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Mother who had double-hand transplants thanks Prince William for raising awareness to her charity 

A mother who became one of the first people in the UK to have a double hand transplant has thanked Prince William for raising awareness of her charity to support amputees. 

Cor Hutton, 50, from Renfrewshire, was the first patient in Scotland and the third in the UK to successfully have the procedure, after having both her hands and feet amputated in 2013 when she fell ill with acute pneumonia and sepsis, which nearly killed her.

In May last year, she chatted with the Duke of Cambridge after her organisation Finding Your Feet benefited from emergency grants from the National Emergencies Trust, to help cope with the Covid crisis. 

Appearing on Lorraine today, she told how ‘kind and complimentary’ William was during the call, and how important it is for the charity to raise awareness. 

Cor Hutton, 50, (pictured) from Renfrewshire, was the first patient in Scotland to have a double hand transplant

Cor Hutton, 50, (pictured) from Renfrewshire, was the first patient in Scotland to have a double hand transplant

She underwent the 12-hour operation in 2019 after having both her hands and feet amputated in 2013 after suffering acute pneumonia and sepsis which nearly killed her. Pictured Cor in hospital

She underwent the 12-hour operation in 2019 after having both her hands and feet amputated in 2013 after suffering acute pneumonia and sepsis which nearly killed her. Pictured Cor in hospital

She said: ‘He was very kind actually, very complimentary – made me blush! But it was great to get the nod there and a bit of notice of the charity. 

‘It could help us find another amputee, it could help find us another cooperation invest, another grant, its all really important.’  

Finding Your Feet works to provide physical and emotional support to individuals and families who have been affected by amputation or limb absence. 

In 2018, before Cor underwent her hand transplants, Cor became the first female quadruple amputee to reach the summit of Mount Kilimanjaro in aid of the charity. 

In May last year, she and other charities chatted with the Duke of Cambridge after her organisation Finding Your Feet benefited from emergency grants from the National Emergencies Trust

In May last year, she and other charities chatted with the Duke of Cambridge after her organisation Finding Your Feet benefited from emergency grants from the National Emergencies Trust

‘That’s really my job,’ said Cor. ‘To encourage them to climb their own mountains, they don’t have to do what I wanna do.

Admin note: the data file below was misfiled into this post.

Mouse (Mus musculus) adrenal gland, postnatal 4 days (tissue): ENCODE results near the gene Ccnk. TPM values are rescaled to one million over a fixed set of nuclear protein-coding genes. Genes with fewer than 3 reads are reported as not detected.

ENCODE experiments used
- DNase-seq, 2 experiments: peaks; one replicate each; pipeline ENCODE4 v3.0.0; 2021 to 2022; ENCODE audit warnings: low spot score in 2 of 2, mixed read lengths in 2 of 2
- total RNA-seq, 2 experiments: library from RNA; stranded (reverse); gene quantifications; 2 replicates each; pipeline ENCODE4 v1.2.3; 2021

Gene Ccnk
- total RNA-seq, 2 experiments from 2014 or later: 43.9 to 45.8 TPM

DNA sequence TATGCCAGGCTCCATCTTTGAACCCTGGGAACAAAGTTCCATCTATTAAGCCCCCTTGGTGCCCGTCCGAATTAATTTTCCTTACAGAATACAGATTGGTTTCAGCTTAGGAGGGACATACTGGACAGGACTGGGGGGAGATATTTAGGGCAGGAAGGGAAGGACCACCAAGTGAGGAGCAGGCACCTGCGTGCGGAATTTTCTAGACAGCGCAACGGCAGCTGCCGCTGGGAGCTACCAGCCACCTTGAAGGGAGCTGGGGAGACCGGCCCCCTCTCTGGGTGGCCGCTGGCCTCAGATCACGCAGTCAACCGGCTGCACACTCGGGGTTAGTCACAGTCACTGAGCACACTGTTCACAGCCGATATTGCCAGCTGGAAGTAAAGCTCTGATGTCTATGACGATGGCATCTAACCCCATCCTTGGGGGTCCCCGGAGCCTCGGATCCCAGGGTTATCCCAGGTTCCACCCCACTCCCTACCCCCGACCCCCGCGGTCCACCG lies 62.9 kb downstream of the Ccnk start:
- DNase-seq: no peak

‘But for some of them, its a mountain to get out of bed in the morning, to make that phone call, join that club. ‘ 

Cor underwent the 12-hour operation on January 9 2019, and says she will forever be grateful for her donor.  

She said: ‘I’m quite pleased that no matter how much I am celebrating, how kind everyone has been congratulating me, there is always the same conversation in my head. 

Appearing on Lorraine today, she told how 'kind and complimentary' William was during the call, and how important raising awareness to the charity is

Appearing on Lorraine today, she told how ‘kind and complimentary’ William was during the call, and how important raising awareness to the charity is

'It could help us find another amputee, it could help find us another cooperation invest, another grant, its all really important', she told host Lorraine Kelly (pictured left)

‘It could help us find another amputee, it could help find us another cooperation invest, another grant, its all really important’, she told host Lorraine Kelly (pictured left) 

‘There is another family with a very different experience, and I will always be aware of that and never forget her and how brave she was to make that decision.’ 

It took Cor five years to find a match, because doctors had to find hands with a physical resemblance as well as a donor with a blood match.  

‘With hands there is also the physical match’, said Cor, ‘I didn’t want to be sexist or racist or ageist – but they want the best match they can get and they’ve got it, these hands belong to me, they’re just fantastic, they’ve got a great match.’ 

In 2018, before Cor she underwent her hands transplant, Cor became the first female quadruple amputee to reach the summit of Mount Kilimanjaro in aid of the charity. She is pictured putting on her prosthetic legs

In 2018, before Cor she underwent her hands transplant, Cor became the first female quadruple amputee to reach the summit of Mount Kilimanjaro in aid of the charity. She is pictured putting on her prosthetic legs 

Cor has had near ‘perfect’ results with her hands, but told how ‘lucky’ she was last year to notice the psychical signs of her body rejecting her transplant. 

‘I’m on medication for the rest of my life, I had a bit of a rejection on New Year.  I’ve had perfect results with my hands, it was just at New Year I had a bit of a rejection. 

‘Because its physical you can see straight away the early warning signs that an organ transplant would not get, they would just feel sick.

‘I’m very lucky I got that warning and was able to take a very big dose of steroids to allow my body to accept the hands again.’ 

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